Larry Keigwin and his New York-based company, in residence at the Lobero Theatre for the past month, may have been enjoying their time in Santa Barbara, but they certainly were doing more than lounging on the beach and strolling State Street.
Two new works for the company were created on the Lobero stage during this, their second residency for DANCEworks, as well as a four-minute video featuring community members frolicking in notable Santa Barbara locations such as the Dolphin Fountain, the Santa Barbara County Courthouse and the Lobero. The video was posted to YouTube and also opens the show this weekend. Keigwin made a memorable breakthrough with the community involvement component of DANCEworks during his first residency in 2010, when he created Bolero Santa Barbara using a whole slew of local folks performing live.
This weekend is the culmination of the current residency, an evening of fresh and innovative dance at the Lobero. From the looks of the existing repertory pieces they share here, Keigwin + Co are not spending a lot of time back home in New York sitting on their duffs either.
“Twelve Chairs” has each dancer onstage with a chair, often moving in unison, and touches on themes of fitting in vs. breaking free, with delightful moments of individuality shining through, the chaos within the conformity.
“Boys” is a quartet of male dancers in gray flannel short pants and white shirts, set to a suite of Eartha Kitt songs. Strong, fluid, playful and tender, they weave together elements of lyrical dance, capoeira and gymnastics with hints of the Three Stooges and a timeless wonder. Inventive lifts and pairings result in gravity-defying moments. This is truly a joy to see.
A new work created as a companion piece, “Girls” is a trio of women set to Frank Sinatra songs. In gray flannels as well, their movements are simpler and less intertwined than the boys’, but the piece incorporates floor-to-ceiling rain curtains, strips of glittering mylar that catch the light spectacularly and provide a fun element for the dancers to interact with. Starting out behind one, their faces and arms appear, seemingly disembodied. When those same movements are repeated later on, full bodies in view, it is a satisfying callback for the viewer.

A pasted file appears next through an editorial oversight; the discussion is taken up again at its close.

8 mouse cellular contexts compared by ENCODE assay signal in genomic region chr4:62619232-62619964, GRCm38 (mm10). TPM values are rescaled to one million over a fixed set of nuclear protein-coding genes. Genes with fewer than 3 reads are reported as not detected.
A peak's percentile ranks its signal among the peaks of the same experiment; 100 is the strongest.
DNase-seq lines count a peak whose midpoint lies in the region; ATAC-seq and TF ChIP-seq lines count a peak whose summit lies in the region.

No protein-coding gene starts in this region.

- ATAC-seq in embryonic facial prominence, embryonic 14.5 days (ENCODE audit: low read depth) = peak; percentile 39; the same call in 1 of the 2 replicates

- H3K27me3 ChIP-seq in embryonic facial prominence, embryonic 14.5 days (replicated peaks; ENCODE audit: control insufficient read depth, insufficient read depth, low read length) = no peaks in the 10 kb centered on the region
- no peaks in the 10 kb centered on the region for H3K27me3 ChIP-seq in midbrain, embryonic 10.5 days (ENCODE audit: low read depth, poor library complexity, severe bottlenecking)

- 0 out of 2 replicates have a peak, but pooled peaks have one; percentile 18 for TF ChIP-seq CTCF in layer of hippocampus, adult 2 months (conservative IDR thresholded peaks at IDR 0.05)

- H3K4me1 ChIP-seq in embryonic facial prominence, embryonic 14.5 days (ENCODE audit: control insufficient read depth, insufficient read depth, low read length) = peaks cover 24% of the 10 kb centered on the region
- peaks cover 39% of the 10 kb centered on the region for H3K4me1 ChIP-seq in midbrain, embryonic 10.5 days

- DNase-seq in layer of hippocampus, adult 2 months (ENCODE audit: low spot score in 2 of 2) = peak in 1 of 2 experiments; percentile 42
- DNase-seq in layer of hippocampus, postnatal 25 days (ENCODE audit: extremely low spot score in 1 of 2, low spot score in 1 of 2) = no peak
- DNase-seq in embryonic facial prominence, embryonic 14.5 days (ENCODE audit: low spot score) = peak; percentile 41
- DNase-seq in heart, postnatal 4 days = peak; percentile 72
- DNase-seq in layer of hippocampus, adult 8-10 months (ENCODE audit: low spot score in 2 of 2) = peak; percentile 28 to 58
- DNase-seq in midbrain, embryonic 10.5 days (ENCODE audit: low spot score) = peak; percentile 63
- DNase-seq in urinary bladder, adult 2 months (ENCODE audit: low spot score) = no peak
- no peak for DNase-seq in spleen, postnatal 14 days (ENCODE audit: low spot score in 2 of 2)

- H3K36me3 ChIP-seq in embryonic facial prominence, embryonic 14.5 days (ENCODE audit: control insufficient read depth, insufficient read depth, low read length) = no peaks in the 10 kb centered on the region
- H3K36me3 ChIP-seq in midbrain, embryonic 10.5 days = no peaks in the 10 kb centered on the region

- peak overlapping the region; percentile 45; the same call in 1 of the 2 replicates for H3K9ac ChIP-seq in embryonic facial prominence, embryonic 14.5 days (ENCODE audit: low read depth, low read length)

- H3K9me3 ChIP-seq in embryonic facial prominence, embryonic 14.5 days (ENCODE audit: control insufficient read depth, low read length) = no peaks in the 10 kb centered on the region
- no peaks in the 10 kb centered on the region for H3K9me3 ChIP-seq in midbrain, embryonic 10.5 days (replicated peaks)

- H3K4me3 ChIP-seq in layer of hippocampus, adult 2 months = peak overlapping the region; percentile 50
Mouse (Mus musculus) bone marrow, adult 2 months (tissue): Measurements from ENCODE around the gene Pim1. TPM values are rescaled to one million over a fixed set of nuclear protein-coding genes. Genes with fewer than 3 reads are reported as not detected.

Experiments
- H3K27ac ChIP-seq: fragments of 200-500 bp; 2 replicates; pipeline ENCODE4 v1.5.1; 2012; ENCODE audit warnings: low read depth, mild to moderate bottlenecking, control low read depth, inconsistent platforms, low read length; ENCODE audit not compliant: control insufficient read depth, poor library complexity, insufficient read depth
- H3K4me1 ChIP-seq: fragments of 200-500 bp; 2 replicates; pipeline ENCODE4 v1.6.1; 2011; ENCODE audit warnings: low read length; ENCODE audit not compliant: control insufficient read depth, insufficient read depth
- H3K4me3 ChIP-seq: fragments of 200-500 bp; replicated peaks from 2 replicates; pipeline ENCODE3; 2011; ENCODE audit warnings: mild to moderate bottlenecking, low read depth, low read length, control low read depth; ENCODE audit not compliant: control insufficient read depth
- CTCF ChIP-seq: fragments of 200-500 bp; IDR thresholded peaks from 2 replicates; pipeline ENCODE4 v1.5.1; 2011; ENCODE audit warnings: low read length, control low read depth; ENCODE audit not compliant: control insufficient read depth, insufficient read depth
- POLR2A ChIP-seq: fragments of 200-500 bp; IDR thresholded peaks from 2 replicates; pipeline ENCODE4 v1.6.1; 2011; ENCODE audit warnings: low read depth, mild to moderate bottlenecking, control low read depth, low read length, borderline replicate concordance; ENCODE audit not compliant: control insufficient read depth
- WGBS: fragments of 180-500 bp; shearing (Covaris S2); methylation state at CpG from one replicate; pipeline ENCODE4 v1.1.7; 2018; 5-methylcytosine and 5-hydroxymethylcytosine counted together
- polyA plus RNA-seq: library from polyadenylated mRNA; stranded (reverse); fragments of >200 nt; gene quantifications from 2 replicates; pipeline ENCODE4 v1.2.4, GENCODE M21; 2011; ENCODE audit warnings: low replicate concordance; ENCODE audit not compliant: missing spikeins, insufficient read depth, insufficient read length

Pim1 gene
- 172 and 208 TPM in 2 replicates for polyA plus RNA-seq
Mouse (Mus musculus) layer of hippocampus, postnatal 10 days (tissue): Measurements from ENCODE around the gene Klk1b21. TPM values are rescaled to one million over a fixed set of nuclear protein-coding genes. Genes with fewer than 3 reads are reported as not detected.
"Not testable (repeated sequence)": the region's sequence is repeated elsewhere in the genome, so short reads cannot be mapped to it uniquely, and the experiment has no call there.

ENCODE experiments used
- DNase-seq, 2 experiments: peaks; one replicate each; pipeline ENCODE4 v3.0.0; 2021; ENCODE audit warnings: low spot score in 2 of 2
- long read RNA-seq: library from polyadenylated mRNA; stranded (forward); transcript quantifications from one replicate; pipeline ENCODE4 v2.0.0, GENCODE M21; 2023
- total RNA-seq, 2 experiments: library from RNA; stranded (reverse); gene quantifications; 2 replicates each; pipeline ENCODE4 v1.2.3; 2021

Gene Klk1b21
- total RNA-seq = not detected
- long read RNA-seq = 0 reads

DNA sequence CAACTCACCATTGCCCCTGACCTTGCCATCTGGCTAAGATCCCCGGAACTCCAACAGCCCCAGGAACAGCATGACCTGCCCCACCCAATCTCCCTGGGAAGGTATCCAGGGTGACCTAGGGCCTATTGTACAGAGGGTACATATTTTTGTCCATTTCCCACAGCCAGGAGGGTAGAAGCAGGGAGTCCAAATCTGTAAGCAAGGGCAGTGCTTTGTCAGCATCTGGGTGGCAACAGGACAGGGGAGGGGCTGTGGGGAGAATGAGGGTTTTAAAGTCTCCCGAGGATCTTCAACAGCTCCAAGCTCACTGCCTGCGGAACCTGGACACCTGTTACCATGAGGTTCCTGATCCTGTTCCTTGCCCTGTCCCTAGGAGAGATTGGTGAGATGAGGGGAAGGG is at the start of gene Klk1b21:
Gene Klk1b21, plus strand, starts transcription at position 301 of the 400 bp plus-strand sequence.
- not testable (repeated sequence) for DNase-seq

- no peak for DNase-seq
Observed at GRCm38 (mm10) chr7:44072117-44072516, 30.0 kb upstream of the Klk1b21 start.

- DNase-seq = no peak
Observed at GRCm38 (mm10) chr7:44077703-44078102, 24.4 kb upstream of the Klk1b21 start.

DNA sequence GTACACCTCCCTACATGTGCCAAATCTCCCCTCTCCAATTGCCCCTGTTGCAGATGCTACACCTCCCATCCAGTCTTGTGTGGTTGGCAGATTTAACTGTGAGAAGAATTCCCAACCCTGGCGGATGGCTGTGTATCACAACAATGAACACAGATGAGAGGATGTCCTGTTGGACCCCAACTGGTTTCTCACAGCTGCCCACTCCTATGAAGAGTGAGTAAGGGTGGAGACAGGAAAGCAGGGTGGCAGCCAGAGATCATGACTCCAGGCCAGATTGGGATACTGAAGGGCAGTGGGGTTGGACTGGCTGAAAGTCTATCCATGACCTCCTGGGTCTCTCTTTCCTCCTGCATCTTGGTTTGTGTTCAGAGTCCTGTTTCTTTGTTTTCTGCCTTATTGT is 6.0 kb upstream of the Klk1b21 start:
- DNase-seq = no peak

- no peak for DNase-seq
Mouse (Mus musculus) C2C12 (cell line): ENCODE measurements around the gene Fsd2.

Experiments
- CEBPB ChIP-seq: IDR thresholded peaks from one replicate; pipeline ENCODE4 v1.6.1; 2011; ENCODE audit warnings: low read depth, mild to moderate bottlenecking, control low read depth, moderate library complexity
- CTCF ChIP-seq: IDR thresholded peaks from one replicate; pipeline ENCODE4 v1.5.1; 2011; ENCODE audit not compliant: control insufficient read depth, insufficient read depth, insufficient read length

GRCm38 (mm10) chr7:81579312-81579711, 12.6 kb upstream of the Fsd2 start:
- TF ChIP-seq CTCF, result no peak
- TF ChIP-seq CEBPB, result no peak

The other new work presented is “Seven.” With an easy, casual vibe, the seven dancers move abstractly but with a unifying spirit and flow, like currents in the ocean. Highlighting the pedestrian feel are city street noises behind the gentle acoustic guitar music that opens and closes the piece.
Two pieces commissioned by the Juilliard School round out the program, and show off the versatility, originality and dynamism embodied in this company. “Runaway,” with a predatory, driving intensity, has the dancers in nearly constant motion, often walking quickly across the stage as if on a conveyor belt, weaving among one another in complex patterns. The aesthetic is Mad Men meets Barbarella, with slim suits, minidresses and wildly pouffed hairdos. Midway through, the dancers strip down to various stages of undress and continue their frenzied motion, expanding the performance space to include the aisles of the theater.
“Megalopolis” is the finale of the evening, and contains much the same intense energy, but is a bit lighter, more whimsical. The costuming evokes Buck Rogers, with kitschy futuristic unitards in black and silver and the music cuts back and forth between two very different styles, providing delightful contrast. The dancers really get their chances to stand out here with solo moments where their individuality, style and sheer joy of movement shine like beacons.
Tonight is the last opportunity to see this alchemy that occurs when Keigwin + Co meet our fair city. Don’t miss out on the magic.
The performance begins at 8 p.m. Saturday at the Lobero, 33 E. Canon Perdido. Click here to purchase tickets.
— Justine Sutton is a Santa Barbara freelance writer and frequent Noozhawk reviewer. The opinions expressed are her own.